The world is full of bad reasoning, which is too bad because few people bother to learn logic anymore. What’s worse, the most common logical fallacies could be learned (and memorized) without too much trouble. This could save your life, your church, and your writing a lot of trouble.
For example, everyone should be familiar with the post hoc ergo propter hoc fallacy. I say everyone should be familiar with this fallacy because everyone already is. We’ve all encountered this poor logic. I imagine we’ve all espoused it ourselves. Post hoc ergo propter hoc is Latin for “after this, therefore because of this.” It’s the fallacy that confuses temporal sequence with causation. Whenever we reason “A happened, then B; therefore A caused B,” and cite no other information to substantiate this claim, we are committing the post hoc fallacy.
We see this fallacy all the time in every day life. On Friday I was watching the Chicago Blackhawks come back to defeat the Columbus Blue Jackets. Columbus was up by a goal when their goalie allowed a relatively easy shot to get by him. A minute later the Blackhawks scored again, causing the announcers to talk throughout the rest of the game about momentum and how that easy goal got the Blue Jackets out of sync, rattled their goalie, and opened the way for the next goal. But did the first goal in any way cause the second? Maybe Columbus let its guard down, but maybe Bryan Bickell fired off a wrister that would have got passed almost any goalie.
The same kind of illogic shows up in the news just as much. I’m always hearing “The markets are responding favorably to the President’s speech this morning,” as if something as volatile and complex as the worldwide global financial markets allow for such simple cause and effect. During presidential campaigns most of the coverage revolves around the horse race, with pundits confidently explaining where every tick up or down in the polls (all withing the margin of error mind you) is the result of this gaffe or that brilliant one liner.
We like to think we know why things are they way they are. But rarely can the complexities of campaigns and markets, let alone nations and centuries, be explained by simply noting what thing came before another thing.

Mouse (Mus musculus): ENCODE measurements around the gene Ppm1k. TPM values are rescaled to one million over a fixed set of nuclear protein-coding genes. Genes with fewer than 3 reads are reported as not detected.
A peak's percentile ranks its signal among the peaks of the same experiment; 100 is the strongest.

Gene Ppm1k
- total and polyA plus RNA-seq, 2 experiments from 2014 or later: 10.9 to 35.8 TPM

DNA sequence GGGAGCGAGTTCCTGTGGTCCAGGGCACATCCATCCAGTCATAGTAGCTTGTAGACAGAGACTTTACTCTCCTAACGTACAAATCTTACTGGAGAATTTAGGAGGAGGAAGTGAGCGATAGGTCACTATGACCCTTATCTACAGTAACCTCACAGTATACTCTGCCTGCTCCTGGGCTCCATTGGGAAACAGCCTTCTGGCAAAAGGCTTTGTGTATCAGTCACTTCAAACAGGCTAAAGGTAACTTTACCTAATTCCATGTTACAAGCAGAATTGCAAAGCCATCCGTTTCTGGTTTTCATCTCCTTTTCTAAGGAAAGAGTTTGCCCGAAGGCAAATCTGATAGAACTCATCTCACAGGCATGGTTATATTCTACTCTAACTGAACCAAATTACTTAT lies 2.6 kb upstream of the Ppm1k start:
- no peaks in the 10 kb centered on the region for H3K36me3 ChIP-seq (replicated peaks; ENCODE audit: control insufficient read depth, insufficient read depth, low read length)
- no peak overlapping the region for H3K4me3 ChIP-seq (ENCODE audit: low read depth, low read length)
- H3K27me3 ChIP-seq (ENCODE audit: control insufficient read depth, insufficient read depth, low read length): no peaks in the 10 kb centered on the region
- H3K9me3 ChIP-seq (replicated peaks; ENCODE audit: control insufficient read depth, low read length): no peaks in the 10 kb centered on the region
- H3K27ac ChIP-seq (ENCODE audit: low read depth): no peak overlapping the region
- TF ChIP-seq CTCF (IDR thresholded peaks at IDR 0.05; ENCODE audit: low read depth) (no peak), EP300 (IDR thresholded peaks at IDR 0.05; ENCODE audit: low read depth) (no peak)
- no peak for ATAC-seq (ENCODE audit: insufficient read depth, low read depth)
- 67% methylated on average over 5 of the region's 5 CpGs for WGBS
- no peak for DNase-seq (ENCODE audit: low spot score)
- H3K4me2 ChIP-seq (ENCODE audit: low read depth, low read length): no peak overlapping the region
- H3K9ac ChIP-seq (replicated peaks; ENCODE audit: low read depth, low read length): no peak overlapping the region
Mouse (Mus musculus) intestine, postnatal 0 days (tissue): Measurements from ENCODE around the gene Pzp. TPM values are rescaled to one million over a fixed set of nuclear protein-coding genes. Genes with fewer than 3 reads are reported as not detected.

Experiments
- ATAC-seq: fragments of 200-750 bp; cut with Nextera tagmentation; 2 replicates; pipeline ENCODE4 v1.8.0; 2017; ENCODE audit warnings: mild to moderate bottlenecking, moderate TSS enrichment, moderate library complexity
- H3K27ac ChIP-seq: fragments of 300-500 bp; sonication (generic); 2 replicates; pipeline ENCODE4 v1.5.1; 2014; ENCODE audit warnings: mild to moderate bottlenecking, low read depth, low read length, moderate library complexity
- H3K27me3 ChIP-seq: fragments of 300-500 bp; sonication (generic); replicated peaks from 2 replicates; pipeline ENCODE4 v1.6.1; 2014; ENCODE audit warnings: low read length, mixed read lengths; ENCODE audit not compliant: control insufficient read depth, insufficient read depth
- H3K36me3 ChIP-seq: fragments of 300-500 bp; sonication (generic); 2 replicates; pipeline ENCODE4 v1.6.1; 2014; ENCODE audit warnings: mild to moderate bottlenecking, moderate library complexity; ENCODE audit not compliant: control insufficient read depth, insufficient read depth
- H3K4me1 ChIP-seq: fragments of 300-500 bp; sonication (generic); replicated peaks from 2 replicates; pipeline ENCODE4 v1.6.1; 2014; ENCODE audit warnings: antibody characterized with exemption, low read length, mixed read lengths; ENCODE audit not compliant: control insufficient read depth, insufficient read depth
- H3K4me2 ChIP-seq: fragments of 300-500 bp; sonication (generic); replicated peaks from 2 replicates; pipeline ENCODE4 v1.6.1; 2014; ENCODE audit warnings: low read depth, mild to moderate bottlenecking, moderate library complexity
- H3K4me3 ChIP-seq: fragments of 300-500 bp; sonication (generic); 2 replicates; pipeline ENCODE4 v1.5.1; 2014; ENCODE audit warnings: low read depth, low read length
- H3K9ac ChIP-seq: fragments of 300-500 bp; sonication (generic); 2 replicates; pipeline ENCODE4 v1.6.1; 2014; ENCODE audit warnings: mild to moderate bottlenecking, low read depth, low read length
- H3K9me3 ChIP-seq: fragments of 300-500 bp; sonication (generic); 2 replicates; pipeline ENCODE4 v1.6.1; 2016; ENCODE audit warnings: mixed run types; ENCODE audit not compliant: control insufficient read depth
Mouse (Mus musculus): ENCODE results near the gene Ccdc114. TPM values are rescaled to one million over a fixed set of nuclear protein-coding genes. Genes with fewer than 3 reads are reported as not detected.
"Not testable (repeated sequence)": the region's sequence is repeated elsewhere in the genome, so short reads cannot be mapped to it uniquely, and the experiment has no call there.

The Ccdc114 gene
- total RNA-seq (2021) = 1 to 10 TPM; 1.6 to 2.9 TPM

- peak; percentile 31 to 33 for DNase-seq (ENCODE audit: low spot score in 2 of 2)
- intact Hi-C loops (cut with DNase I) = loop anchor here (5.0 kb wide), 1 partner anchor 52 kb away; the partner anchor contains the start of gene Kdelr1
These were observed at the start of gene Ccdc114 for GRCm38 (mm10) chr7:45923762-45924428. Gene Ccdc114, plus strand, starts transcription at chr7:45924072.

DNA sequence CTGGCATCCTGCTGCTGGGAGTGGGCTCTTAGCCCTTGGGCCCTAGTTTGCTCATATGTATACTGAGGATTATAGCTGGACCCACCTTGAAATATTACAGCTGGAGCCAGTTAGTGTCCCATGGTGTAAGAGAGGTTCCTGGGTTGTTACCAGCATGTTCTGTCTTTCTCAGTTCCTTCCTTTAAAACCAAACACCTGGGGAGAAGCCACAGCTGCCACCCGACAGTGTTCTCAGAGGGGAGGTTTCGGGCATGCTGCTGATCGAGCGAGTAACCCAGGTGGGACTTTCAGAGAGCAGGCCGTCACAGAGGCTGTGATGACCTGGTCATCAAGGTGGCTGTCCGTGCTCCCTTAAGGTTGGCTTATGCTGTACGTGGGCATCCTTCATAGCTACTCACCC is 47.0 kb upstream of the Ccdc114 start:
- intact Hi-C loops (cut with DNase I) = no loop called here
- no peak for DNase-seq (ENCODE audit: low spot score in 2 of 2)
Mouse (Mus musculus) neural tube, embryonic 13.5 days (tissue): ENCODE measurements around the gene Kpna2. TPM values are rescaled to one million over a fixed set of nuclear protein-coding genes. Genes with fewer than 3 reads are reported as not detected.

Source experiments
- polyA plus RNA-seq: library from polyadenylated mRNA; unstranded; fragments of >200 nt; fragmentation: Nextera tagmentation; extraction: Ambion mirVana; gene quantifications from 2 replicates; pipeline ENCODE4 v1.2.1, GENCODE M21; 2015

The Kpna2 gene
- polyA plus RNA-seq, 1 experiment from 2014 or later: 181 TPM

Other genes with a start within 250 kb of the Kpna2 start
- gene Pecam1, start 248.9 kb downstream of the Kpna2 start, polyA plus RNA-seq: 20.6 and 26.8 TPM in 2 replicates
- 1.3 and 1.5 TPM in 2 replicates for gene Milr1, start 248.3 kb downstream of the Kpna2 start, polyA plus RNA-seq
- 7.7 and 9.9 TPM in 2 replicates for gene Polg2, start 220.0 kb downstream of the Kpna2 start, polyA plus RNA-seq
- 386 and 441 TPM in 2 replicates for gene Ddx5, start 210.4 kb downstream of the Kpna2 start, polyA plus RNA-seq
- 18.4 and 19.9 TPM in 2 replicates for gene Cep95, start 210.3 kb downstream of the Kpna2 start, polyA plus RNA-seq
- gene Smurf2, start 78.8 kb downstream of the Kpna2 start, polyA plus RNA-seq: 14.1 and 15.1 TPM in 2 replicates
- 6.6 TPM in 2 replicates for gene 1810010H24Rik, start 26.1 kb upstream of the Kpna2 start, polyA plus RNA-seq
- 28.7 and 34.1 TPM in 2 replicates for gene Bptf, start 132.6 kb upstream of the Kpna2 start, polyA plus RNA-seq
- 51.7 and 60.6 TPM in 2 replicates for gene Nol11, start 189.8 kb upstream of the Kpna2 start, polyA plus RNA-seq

The Post Hoc Problem in Personal Ministry
Our particular danger as Christians is that we like to explain people with the post hoc fallacy. Though our formal theology says otherwise, our practical theology often assumes that history is destiny. When trying to help people understand their struggles and their sins we tend to mistake prior personal experiences for causality. In other words, we approach present problems as if the most helpful course of actions is always to root around in past pain. Now to be sure, a good counselor (or friend or fellow Christian) will ask good questions about our personal histories. Our past can effect the way we behave and experience reality in the present. But we mustn’t think the ways things were have determined the way things are.
In his excellent book Seeing with New Eyes, David Powlison tells the story of a young woman named Amelia. Since she was in elementary school, Amelia struggled with lesbian fantasies. She hated these fantasies and loved them at the same time. She was a Christian and figured she had to change or come out of the closet and forget about God. So she got some counseling. She discovered that she didn’t choose these desires, but they just happened to her. Her therapist accepted her (which helped) and explained the reasons for her lesbian attractions. Amelia’s father was an alcoholic and beat her and molested her. As a result, Amelia never learned to trust men. She looked to her mother for comfort, but she was helpless and passive. So Amelia has spent her life looking for a female love to fill the void her mother left inside her when Amelia needed her most. Years later, Amelia has learned that only Jesus can fill her deepest needs and she’s learning to resist her temptations more effectively.
What are we to make of this testimony? Powlison calls Amelia an “ambiguously cured soul.” Some good has certainly taken place, but there are some problems in Amelia’s story too. Her history, while crucial, is not as determinative as she thinks. Powlison notes that a woman with the same family history could have ended up with at least six different choices and habits. She could long for lesbian love, like Amelia, trying to fill the void her mother left. She could also have become promiscuous with men, having a distrust of women from her absent mother and a fascination with men from her overly sexual father. She could have become anti-social, figuring it’s not safe to relate to anyone because of her background. She could have become an addict, choosing to drown her pain in alcohol or drugs. She could have married an abusive man, repeating what happened to her growing up. Or she could have grown to love and value godliness in marriage after having seen such ungodliness growing up. Powlison concludes, “Knowledge of a person’s history may be important for many reasons (compassion, understanding, knowledge of characteristic temptations), but it never determines the hearts inclinations.”
There’s no doubt that where we’ve been has an effect on who we are. Sanctified common sense tells us not to ignore the past. But the post hoc fallacy warns us against giving too much power to the past. According to the Scriptures, the most important stuff in life flows inexorably from the human heart, not from our human histories. For all of us there’s A before B in our personal stories, but the notion that therefore A has caused B is not only illogical, it’s unbiblical.